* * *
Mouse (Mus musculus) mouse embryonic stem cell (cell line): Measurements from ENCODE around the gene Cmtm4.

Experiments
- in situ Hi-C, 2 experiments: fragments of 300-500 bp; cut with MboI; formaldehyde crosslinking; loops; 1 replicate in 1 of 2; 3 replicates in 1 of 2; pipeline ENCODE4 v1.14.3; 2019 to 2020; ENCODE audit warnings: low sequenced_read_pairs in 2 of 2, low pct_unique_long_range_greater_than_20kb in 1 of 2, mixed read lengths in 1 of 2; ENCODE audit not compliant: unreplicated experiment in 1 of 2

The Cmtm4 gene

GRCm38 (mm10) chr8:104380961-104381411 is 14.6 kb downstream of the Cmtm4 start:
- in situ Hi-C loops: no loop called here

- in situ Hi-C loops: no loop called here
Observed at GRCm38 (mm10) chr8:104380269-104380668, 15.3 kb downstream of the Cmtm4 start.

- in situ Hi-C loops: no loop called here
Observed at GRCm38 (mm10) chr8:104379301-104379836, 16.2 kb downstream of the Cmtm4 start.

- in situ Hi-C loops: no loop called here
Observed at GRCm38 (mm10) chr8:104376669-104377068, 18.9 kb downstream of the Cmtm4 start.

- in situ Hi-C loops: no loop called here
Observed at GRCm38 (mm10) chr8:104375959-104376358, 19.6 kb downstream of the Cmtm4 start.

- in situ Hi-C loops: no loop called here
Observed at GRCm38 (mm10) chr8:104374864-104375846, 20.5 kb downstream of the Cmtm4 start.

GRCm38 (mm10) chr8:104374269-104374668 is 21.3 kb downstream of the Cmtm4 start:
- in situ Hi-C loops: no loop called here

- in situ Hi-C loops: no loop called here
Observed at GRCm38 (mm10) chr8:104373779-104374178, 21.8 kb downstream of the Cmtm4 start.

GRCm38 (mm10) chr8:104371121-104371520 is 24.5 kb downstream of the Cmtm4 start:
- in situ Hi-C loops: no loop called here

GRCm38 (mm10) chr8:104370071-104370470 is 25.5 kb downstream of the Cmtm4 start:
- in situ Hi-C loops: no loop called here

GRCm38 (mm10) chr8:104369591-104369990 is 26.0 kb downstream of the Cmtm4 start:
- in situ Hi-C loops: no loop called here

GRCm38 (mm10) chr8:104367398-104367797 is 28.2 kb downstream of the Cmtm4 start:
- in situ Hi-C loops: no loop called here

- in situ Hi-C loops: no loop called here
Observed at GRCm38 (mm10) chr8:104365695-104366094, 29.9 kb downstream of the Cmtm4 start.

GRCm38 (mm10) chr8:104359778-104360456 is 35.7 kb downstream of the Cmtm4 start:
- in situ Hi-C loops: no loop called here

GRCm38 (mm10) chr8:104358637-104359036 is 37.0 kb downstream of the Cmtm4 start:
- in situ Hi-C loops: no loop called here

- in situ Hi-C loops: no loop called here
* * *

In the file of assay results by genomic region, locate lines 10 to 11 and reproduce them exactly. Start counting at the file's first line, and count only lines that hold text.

Observed at GRCm38 (mm10) chr8:104379301-104379836, 16.2 kb downstream of the Cmtm4 start.

- in situ Hi-C loops: no loop called here